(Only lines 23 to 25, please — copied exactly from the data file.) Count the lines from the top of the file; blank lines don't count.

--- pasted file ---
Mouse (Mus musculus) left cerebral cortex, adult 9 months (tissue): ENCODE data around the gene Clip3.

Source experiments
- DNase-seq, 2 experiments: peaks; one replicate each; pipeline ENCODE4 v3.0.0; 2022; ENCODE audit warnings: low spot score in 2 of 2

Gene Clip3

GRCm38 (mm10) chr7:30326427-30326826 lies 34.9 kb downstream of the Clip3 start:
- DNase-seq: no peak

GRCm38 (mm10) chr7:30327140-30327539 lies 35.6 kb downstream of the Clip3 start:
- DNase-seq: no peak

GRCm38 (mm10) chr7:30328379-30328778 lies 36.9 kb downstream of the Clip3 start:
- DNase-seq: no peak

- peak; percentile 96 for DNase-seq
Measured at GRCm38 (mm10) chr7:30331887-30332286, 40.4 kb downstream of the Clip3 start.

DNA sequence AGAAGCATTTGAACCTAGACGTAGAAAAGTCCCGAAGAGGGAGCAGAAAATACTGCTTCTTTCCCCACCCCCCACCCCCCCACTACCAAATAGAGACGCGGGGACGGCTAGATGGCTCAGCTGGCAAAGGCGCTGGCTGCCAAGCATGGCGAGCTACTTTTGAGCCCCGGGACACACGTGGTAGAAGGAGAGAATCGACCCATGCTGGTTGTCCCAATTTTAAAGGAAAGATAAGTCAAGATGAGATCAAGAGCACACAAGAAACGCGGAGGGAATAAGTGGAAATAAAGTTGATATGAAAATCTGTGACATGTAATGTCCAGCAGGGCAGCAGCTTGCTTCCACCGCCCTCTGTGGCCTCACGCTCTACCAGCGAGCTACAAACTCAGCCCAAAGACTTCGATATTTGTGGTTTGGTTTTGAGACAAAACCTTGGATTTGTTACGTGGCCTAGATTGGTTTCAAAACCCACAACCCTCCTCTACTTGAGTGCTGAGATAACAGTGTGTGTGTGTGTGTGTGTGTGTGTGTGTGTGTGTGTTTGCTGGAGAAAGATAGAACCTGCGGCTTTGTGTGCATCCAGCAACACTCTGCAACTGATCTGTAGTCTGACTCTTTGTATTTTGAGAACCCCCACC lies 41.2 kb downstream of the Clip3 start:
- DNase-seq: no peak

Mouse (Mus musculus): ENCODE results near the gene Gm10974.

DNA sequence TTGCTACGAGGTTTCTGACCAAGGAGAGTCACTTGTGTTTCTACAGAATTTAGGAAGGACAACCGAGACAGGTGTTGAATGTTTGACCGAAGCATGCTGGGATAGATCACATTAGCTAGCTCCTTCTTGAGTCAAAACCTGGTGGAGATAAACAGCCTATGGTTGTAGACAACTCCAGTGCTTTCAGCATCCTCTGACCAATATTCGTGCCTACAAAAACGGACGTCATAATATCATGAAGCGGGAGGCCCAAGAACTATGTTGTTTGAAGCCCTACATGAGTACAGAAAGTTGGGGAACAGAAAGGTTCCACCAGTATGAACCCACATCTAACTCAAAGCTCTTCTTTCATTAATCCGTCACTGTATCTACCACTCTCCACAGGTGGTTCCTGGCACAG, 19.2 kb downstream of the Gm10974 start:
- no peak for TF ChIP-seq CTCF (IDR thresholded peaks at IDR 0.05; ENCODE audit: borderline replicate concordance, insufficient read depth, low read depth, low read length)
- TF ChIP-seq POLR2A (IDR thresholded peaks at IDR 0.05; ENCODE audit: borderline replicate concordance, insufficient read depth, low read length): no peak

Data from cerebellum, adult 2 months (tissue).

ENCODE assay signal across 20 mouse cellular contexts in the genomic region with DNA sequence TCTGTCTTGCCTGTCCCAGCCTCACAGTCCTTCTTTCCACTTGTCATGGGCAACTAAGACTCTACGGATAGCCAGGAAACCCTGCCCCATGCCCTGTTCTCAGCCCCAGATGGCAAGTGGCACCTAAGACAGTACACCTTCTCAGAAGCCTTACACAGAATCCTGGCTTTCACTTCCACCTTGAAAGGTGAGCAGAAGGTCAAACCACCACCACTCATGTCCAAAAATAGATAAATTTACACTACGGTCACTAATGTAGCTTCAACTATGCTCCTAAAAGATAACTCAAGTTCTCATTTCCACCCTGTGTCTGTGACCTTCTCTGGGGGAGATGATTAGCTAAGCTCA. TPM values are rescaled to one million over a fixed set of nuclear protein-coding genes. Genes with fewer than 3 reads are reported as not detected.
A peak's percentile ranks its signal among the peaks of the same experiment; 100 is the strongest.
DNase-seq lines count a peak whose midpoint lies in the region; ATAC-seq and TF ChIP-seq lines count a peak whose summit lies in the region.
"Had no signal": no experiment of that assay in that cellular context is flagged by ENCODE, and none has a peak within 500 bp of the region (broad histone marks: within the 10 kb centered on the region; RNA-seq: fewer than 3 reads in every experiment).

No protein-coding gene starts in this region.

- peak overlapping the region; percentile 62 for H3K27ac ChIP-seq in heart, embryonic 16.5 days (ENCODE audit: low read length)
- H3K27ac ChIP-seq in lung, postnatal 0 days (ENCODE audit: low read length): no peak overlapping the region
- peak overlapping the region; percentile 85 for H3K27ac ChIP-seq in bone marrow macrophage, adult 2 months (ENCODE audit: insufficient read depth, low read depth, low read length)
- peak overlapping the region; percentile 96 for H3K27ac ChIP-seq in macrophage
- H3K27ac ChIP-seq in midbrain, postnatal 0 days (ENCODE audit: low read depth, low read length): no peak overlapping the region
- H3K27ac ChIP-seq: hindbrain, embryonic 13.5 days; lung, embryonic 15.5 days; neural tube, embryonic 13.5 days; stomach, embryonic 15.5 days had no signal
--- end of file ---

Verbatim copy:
"Had no signal": no experiment of that assay in that cellular context is flagged by ENCODE, and none has a peak within 500 bp of the region (broad histone marks: within the 10 kb centered on the region; RNA-seq: fewer than 3 reads in every experiment).

No protein-coding gene starts in this region.

- peak overlapping the region; percentile 62 for H3K27ac ChIP-seq in heart, embryonic 16.5 days (ENCODE audit: low read length)